The 5 Worst Drugs to Detox From
Because addiction is a disease that changes the part of the brain responsible for rewarding tasks, overcoming addiction to anything can be a long process. Some substances can cause physically dangerous side effects when they are abused for years, and medical oversight is required during detox. Others so deeply change how dopamine is released that a person can suffer cravings for the substance years after undergoing detox and rehabilitation.
Certain substances foster addictions that are more difficult to overcome, due to the high addictive potential of the substance.
5 Drugs With the Worst Withdrawals
Below are the top five most difficult substances of abuse to detox from:
- Alcohol: Alcohol use disorder is one of the toughest addictions to overcome for various reasons. First, alcohol induces a relaxed euphoria, helping people who may feel angry, anxious, or stressed out to feel better. Next, it is legal for people ages 21 and older, so it is socially acceptable to consume alcohol in public. Because it is legal, it is easy for people to brush past the idea of having a problem with drinking too much until it begins to seriously impact their relationships, health, finances, or legal situation. About 7 percent of the US adult population has a problem with alcohol, but few seek treatment. Those who do try to quit, especially if they have struggled with drinking too much for several years, are at risk of harmful withdrawal symptoms, like seizures or delirium tremens. Without support from medical specialists, friends, and family members, it can be very difficult for a person to overcome alcohol use disorder. Due to the potential for life-threatening symptoms, medical detox is always required for alcohol withdrawal.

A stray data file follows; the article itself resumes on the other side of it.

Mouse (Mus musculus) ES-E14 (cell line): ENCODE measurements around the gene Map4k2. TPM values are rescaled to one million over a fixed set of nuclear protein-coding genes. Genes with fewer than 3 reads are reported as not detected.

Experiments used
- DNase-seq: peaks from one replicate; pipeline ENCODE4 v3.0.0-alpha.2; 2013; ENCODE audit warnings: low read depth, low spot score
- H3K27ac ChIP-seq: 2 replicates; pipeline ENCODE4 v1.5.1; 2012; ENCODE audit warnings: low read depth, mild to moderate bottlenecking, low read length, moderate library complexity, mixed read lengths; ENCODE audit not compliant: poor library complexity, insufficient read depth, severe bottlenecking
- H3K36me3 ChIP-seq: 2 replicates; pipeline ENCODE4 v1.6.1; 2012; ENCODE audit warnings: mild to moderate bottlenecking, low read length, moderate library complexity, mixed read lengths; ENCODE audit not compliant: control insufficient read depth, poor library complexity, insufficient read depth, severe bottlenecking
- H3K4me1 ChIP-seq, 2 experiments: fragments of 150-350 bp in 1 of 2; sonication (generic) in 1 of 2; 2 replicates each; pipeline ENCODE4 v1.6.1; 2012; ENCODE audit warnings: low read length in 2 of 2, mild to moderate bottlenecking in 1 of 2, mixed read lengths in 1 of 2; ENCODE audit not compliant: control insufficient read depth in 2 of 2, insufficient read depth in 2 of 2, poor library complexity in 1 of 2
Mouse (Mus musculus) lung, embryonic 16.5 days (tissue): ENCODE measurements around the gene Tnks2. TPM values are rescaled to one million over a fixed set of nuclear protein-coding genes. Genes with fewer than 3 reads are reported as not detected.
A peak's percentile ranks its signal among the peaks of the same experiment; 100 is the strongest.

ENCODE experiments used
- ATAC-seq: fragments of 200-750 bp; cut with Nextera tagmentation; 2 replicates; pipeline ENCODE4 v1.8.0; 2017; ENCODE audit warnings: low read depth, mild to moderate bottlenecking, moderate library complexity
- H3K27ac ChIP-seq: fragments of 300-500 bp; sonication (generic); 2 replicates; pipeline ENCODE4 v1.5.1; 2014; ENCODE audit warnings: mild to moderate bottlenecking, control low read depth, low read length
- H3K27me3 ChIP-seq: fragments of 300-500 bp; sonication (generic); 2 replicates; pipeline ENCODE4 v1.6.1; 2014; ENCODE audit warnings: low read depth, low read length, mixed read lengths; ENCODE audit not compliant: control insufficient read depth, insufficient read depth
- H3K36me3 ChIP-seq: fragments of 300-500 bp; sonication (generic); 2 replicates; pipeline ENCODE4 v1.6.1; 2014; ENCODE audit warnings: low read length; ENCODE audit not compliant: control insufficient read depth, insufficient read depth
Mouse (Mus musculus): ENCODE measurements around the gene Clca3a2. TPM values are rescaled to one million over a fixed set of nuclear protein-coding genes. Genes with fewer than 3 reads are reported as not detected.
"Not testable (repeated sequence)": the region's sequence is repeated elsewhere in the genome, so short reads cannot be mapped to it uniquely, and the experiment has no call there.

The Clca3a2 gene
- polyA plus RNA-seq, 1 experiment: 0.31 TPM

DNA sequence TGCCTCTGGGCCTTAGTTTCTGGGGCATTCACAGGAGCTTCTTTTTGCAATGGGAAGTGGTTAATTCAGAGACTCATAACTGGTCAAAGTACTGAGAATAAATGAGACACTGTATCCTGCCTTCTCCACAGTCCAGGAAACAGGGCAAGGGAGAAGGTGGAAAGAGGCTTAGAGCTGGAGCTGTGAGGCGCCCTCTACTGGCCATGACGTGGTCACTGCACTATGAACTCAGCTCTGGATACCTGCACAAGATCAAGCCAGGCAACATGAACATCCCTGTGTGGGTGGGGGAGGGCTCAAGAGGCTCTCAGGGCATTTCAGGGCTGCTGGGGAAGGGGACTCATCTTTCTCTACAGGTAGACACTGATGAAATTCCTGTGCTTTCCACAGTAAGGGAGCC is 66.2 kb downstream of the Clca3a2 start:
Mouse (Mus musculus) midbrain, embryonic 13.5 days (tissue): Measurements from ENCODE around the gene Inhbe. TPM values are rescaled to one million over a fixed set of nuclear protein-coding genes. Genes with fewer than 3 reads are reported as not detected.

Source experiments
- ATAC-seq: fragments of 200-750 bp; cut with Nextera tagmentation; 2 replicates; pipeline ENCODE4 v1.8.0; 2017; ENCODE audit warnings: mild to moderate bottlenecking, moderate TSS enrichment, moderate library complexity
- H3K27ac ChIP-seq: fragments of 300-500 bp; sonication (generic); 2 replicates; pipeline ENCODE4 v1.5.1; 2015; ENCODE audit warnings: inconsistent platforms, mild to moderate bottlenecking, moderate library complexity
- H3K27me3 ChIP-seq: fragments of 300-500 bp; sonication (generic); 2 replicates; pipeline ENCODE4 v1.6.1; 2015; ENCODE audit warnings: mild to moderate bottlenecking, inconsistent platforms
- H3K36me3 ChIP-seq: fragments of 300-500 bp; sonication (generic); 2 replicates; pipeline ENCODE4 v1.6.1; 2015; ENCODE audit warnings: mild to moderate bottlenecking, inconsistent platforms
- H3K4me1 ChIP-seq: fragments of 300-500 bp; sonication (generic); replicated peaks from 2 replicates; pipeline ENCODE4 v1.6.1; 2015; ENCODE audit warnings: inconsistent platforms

- Benzodiazepines: These psychiatric medications can be very useful for controlling anxiety, panic attacks, and even seizure disorders, as long as the person takes them according to the prescription’s instructions and a doctor carefully monitors the individual’s consumption of these substances. Benzodiazepines act on GABA receptors and induce similar effects as alcohol; this means they can be equally intoxicating and addictive. Short-acting benzodiazepines like Xanax are more addictive than long-acting ones like Valium because the drugs begin to take effect rapidly. However, this means that the euphoria wears off quickly too, leaving only negative side effects. Additionally, mixing benzodiazepines with other intoxicating substances like alcohol, opioids, or cocaine can lead to serious, life-threatening side effects. People who try to quit a benzodiazepine addiction cold turkey put themselves at risk of developing life-threatening seizures or protracted withdrawal symptoms, which can lead to cravings and psychiatric discomfort for a year. Even typical withdrawal symptoms, without the benefit of a drug tapering schedule, can mimic the original psychiatric symptoms and make detox very uncomfortable. As a result, medical detox and a tapering regime are always required for benzodiazepine detox.